Vitamin D – What You Should Know

“Get enough sun to keep your vitamin D levels in shape", - say various health magazines in their spring issues. Vitamin D is known as the sunshine vitamin because our bodies produce it naturally after exposure to the sun.

 

How exactly? Both its forms, D2 or D3, are considered biologically inactive until they undergo some reactions in the body (liver is the main office) and become biologically active hormones that contribute to the local cell generation and maintain calcium balance in the body. It’s pretty interesting, isn’t it?

 

Vitamin D also plays a role in healthy immune function, mood, energy production, pain prevention and relief, and the ability to heal from injury. It supports a healthy immune system, helps maintain strong bones, and contributes to overall health.

 

Back in the days (like when we were hunters-gatherers) we spent most of the time outside in a sunny environment. Today we’ve become largely indoor mammals that don’t see that much sun or use sunscreens on the beach to protect our skin. Lack of sun leads to deficiency of vitamin D and therefore, to health issues. Bone loss, depression, muscle and back pain, fatigue and tiredness are among common symptoms of vitamin D deficiency.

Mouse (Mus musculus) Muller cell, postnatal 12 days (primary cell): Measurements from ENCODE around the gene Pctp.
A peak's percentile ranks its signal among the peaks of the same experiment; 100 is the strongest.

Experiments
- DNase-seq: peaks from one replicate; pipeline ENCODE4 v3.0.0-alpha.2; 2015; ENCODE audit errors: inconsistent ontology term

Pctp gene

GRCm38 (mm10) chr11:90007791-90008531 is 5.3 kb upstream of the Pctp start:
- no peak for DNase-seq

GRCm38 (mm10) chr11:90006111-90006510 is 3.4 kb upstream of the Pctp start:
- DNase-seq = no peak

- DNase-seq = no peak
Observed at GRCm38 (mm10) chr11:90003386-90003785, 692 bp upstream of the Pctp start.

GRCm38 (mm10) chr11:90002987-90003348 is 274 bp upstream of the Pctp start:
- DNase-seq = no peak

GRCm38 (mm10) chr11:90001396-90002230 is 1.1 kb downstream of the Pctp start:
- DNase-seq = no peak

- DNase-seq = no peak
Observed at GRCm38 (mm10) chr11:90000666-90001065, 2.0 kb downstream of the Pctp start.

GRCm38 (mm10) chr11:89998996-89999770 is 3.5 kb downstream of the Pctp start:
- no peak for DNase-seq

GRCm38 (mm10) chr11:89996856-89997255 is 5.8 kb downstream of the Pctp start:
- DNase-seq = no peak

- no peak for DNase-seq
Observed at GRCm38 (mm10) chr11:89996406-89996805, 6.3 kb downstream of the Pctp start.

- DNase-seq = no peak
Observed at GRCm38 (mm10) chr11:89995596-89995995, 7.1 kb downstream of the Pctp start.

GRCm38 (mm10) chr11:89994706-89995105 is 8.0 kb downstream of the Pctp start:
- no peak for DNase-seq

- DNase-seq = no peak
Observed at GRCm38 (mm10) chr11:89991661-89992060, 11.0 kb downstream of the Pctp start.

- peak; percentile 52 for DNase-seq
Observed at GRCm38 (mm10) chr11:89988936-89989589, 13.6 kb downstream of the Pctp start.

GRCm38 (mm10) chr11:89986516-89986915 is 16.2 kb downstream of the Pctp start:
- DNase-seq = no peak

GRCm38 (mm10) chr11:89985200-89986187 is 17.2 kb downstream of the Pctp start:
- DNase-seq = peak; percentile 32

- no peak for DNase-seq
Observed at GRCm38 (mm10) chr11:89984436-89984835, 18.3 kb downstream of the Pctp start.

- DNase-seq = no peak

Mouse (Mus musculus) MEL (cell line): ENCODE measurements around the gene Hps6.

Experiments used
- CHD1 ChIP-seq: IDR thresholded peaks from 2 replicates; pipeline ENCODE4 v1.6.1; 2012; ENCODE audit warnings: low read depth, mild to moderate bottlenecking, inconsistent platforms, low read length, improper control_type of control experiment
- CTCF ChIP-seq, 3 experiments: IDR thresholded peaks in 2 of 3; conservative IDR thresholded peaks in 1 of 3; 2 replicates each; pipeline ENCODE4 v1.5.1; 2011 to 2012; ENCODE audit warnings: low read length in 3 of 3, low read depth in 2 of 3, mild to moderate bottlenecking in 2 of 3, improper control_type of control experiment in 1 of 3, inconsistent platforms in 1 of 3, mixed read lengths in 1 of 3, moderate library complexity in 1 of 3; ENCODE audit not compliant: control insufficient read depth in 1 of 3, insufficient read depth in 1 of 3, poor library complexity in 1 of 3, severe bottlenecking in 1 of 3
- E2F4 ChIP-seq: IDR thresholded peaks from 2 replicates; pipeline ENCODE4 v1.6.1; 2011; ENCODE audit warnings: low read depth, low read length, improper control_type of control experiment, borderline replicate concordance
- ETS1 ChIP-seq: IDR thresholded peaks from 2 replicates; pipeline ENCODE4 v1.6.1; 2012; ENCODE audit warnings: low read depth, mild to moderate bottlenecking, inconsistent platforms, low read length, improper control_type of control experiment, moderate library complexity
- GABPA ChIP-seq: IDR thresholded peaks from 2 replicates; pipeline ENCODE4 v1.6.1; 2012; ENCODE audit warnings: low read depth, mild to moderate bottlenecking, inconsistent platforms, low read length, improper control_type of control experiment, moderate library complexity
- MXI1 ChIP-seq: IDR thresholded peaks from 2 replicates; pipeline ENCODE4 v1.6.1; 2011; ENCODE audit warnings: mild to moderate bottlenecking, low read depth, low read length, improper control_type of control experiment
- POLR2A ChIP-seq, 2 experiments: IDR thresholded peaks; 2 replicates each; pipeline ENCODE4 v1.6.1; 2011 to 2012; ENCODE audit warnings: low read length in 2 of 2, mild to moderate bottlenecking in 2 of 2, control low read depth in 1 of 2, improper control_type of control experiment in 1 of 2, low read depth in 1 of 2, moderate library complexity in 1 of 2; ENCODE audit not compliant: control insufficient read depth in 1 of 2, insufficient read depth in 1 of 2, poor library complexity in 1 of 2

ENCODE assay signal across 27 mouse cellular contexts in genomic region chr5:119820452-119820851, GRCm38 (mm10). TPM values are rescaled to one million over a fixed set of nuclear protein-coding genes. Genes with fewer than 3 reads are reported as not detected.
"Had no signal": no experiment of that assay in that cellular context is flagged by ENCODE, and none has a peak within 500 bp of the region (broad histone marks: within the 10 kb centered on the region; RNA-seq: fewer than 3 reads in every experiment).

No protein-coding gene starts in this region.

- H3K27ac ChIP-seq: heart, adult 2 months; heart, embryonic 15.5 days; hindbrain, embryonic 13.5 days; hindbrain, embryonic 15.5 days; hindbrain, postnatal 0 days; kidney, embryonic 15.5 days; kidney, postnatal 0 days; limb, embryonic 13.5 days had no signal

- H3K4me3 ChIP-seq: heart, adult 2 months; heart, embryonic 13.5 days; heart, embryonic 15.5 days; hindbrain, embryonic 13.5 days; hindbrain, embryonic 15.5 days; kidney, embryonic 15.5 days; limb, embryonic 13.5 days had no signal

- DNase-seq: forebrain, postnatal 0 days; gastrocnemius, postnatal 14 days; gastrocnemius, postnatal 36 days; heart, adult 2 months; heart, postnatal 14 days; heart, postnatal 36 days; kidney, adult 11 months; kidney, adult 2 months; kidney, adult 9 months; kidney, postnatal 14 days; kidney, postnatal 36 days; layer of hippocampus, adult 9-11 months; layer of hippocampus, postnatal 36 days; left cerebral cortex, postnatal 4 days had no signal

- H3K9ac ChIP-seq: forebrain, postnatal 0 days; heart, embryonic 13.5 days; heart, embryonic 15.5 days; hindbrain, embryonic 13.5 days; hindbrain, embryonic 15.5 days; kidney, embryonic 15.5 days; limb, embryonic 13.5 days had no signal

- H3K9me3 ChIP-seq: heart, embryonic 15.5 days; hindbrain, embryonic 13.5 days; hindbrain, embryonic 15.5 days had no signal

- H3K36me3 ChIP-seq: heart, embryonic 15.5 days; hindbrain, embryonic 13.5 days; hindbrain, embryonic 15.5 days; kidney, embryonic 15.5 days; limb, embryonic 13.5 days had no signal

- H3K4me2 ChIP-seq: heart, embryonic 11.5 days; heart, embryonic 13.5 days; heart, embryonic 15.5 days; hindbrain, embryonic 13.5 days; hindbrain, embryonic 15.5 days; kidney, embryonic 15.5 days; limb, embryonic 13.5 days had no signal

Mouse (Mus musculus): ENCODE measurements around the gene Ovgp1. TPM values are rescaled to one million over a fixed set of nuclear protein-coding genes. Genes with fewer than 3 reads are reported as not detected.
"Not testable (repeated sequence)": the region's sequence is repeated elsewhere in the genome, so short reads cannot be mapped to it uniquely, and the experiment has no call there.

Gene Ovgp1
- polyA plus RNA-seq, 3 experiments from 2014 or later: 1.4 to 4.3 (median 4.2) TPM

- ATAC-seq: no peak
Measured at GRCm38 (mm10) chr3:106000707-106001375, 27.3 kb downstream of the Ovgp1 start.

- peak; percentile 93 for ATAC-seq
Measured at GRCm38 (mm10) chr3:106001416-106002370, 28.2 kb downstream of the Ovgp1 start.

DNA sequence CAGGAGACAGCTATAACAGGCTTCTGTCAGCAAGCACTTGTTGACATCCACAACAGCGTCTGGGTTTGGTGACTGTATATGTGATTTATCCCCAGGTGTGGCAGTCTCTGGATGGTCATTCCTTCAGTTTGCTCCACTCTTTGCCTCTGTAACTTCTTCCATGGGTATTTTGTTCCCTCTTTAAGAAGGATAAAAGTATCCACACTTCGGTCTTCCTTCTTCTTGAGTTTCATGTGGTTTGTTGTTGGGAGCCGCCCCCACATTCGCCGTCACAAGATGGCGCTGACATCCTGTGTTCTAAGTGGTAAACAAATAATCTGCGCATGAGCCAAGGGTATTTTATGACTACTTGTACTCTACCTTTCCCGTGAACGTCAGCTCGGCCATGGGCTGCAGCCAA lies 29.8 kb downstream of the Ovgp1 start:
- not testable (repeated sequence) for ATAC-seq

Foods that provide vitamins D are fatty fish (tuna, salmon), beef liver, cheese, egg yolk. If you are on a plant-based diet like I am, you have to take D supplements (or sunshine). Most of vitamin D supplements on the market are not vegan-friendly and they are made from sheep’s wool (lanolin). I take Yuve Vegan D3, which is sustainably made with lichen (yay!) – small unique plant species consisting of a natural symbiosis between fungi and algae. 

 

There is a good chance that most of us need to take vitamin D but it is not a foregone conclusion. Do not just fall for general supplement recommendations as many factors can influence YOUR personal needs. The best way to see if you need it is to get your blood test done to check your vitamin D levels. Listen to your body!

 

In the US, the daily suggestion is 400–800 IU (10–20 mcg) of vitamin D and this should meet the needs of 97–98% of all healthy people. However, your vitamin D needs depend on many factors like age, skin tone, current blood vitamin D levels, location, sun exposure and more. I hope after reading my post you know exactly what you need to do about your D situation, right?

 

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